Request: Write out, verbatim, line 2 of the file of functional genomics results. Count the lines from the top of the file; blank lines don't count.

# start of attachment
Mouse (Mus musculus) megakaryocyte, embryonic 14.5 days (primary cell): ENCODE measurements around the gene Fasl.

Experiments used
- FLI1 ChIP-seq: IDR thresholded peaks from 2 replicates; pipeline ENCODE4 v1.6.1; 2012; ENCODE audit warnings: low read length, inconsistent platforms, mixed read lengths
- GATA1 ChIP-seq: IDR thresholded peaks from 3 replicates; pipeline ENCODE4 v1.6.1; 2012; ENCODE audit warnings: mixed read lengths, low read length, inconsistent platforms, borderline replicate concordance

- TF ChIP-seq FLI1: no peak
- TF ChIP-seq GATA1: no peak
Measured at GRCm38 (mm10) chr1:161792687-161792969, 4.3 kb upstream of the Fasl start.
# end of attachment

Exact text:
Experiments used